On All Saints Day in October of 2000, the design team was selected to begin the architectural design for the new co-cathedral that would become the ecclesiastic center of the Diocese. Working with Archbishop Jospeh Fiorenza, then Bishop of Galveston-Houston, a model was constructed and taken to the Vatican where he obtained approval by then-Pope John Paul II.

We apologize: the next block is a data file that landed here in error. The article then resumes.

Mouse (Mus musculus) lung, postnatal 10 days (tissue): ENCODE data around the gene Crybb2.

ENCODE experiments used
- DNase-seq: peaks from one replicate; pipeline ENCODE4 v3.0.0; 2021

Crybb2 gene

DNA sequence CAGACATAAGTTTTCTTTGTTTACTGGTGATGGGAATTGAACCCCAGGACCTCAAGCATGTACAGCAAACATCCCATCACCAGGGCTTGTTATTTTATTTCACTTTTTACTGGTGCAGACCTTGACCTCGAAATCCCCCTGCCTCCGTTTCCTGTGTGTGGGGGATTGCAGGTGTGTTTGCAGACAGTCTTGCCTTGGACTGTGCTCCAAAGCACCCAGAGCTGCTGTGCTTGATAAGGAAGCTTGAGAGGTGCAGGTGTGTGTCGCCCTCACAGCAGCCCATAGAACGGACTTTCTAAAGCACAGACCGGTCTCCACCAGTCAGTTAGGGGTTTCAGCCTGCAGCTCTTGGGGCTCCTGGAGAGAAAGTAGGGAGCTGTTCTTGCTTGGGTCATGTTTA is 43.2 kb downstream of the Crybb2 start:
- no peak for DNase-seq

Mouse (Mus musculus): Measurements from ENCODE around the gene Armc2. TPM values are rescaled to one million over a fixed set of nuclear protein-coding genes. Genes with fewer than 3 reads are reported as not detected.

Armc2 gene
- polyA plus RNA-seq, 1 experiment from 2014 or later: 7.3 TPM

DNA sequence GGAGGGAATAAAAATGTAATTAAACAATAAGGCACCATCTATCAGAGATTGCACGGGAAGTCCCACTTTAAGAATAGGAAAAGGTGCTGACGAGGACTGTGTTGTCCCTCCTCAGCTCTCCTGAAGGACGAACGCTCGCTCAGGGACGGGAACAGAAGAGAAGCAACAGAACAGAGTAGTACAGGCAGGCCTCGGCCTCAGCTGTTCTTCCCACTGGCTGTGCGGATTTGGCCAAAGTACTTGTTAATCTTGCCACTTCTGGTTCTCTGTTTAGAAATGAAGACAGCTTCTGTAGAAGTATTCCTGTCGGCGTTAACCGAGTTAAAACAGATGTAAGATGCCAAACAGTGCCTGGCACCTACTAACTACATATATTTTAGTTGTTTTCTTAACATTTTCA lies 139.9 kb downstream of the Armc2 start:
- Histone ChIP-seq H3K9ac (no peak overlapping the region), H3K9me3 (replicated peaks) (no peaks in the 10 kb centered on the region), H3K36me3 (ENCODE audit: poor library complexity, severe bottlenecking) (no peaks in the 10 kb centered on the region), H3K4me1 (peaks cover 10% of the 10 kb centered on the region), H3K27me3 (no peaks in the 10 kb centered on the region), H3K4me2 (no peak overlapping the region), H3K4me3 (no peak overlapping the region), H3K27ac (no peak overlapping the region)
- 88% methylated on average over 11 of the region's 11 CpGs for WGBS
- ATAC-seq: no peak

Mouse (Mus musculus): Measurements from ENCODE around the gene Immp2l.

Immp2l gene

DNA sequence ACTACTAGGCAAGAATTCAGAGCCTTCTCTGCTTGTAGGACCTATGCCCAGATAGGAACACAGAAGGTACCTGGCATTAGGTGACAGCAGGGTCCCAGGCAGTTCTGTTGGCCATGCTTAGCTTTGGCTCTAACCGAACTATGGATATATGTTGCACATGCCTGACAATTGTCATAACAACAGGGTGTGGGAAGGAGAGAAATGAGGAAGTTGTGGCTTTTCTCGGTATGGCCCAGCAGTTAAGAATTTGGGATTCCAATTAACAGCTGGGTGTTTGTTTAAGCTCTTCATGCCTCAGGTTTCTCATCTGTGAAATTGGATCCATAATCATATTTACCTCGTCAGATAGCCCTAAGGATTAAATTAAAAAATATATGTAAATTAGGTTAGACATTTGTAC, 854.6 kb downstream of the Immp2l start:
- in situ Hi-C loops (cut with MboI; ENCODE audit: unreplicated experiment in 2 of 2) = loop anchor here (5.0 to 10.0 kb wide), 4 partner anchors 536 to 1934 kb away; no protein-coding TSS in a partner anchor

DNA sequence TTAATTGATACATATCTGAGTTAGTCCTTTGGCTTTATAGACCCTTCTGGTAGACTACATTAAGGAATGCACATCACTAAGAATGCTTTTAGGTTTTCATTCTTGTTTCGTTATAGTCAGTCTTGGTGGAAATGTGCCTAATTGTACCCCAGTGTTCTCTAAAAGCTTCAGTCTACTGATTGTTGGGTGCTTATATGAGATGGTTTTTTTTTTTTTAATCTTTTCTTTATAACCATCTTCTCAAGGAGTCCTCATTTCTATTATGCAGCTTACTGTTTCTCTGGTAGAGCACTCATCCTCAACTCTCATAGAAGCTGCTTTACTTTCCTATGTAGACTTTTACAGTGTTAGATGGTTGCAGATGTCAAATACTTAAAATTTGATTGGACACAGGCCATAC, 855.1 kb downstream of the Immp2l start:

There was a shared belief that the architecture should reflect the values of Houston, a modern, vibrant, 21st-century city. The exterior is a contrast of large volumes built with over 73,000-square-feet of limestone. The copper dome crowning the Cathedral supports a 17-foot-high, gold leaf cross, one of three adorning the Cathedral and bell tower. The Resurrection window adorning the front facade depicts Christ rising over Houston as the Victor over sin and death. The interior grand dome rises 125-feet above the altar and is encircled by twelve windows of stained glass bearing the twelve apostles. Clerestory windows encircle the perimeter washing the space with clear and colored light. At the center of the interior dome is an eight-foot oculus of the Holy Spirit in stained glass. A twelve-foot crucifix presides over the sanctuary. Two major shrines devoted to the Sacred Heart of Jesus and the Immaculate Conception grace the transepts.